Let me also remind my friend of something. I am sure the House leader for the Liberal Party, who is an astute student of parliamentary rules and precedent, will realize when he looks at some of the precedents about budget secrecy in the United Kingdom my friend talked about that, as Eugene Forsey said in a letter recently published in one of the papers, "All those precedents in Britain involved leaks of tax changes." Just remember that.

I submit that the question we are dealing with at this point is whether this is a legitimate point of privilege. There is a string of precedents from Speakers for decades that will show, as the law clerk of the House of Commons has shown in his book, that the matter we are on now does not constitute a point of privilege. Let me read two paragraphs from the last Speaker who has made a decision on this.

This is from Madam Speaker Jeanne Sauvé on November 18, 1981. This was in the case involving the publication by Canada Mortgage and Housing Corp. when there was a debate somewhat similar to this and questions of points of privilege and so forth. I will not read her whole statement, but there are these two paragraphs.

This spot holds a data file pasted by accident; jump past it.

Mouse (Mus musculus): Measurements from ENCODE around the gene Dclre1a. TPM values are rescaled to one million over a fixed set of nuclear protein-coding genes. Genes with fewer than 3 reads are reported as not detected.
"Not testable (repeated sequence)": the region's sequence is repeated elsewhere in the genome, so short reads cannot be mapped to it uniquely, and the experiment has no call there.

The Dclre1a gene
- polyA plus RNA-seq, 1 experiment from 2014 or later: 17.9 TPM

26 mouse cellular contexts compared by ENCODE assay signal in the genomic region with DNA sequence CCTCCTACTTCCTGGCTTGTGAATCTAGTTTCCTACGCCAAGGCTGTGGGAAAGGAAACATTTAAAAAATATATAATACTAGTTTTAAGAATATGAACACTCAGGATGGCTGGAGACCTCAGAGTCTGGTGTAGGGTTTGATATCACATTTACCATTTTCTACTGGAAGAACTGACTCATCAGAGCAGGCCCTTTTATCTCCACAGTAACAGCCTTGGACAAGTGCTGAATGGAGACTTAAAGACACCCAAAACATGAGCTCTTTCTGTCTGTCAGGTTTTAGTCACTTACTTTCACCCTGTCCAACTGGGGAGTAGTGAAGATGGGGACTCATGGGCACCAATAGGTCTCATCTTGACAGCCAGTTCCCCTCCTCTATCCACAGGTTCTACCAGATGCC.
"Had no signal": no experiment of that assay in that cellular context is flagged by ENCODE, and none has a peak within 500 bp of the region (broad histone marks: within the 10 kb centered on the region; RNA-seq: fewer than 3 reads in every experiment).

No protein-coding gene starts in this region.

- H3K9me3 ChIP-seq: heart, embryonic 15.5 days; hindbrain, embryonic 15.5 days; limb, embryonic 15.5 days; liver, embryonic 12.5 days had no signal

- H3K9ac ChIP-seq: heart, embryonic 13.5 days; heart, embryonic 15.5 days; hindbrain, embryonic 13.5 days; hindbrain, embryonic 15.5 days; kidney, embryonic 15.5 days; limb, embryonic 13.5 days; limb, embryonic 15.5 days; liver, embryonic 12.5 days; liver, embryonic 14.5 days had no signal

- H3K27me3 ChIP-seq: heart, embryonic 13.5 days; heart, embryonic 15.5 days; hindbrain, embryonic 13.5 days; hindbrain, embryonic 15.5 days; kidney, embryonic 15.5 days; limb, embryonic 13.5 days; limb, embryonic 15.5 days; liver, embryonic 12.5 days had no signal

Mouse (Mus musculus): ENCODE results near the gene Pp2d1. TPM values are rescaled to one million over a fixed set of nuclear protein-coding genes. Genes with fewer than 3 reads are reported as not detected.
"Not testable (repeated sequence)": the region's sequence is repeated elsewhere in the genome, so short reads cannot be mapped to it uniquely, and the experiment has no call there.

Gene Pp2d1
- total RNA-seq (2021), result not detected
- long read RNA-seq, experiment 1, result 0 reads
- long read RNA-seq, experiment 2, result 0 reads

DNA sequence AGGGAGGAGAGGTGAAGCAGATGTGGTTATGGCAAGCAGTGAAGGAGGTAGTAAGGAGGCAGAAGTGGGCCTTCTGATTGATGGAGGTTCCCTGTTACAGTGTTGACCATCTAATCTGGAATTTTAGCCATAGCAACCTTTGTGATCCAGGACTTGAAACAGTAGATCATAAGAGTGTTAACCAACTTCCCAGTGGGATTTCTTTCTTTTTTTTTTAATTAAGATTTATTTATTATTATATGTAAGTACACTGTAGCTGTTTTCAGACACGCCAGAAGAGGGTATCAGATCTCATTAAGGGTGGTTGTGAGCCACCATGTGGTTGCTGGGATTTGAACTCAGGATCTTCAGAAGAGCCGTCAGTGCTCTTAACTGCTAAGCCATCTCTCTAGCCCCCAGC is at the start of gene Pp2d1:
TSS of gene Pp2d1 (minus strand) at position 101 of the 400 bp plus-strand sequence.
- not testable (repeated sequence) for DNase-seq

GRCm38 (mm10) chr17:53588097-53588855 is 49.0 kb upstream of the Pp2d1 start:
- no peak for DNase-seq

"What this particular precedent says to us is not that breaching budgetary secrecy is a question of privilege but that the honourable member for Kenora-Rainy River" -- and I am sure my friend knows who that member is -- "had a question of privilege because he had been accused by a newspaper of breaching budgetary secrecy and doing something dishonourable in the exercise of his function. That is the important point which has to be considered in this case.

"I must repeat that the protection of privilege has to do with the protection of the capacity of honourable members to function as members in this House. If we are dealing with the wrongdoings, conduct or behaviour of a minister or the methods used by a minister of which some honourable members do not approve, that does not constitute a question of privilege, although it might be of great importance to the honourable members concerned. It is difficult for me to deal with such matters as questions of privilege."

Mr. Speaker, I can say no more than that while we are prepared to debate this matter for the full time this morning in an emergency debate, which we are agreeable to, this certainly does not constitute a point of privilege. No members' privileges have been abused by the events that have occurred in the last little while.

Mr. Speaker: The matter that has been raised by the Leader of the Opposition and joined in by the member for York South is indeed a very serious matter with wide ramifications. In the brief time that has been given to me to hear the arguments put forward, I am not going to try to make a judgement on this matter immediately. I will take it under consideration and make a decision and a judgement as quickly as possible.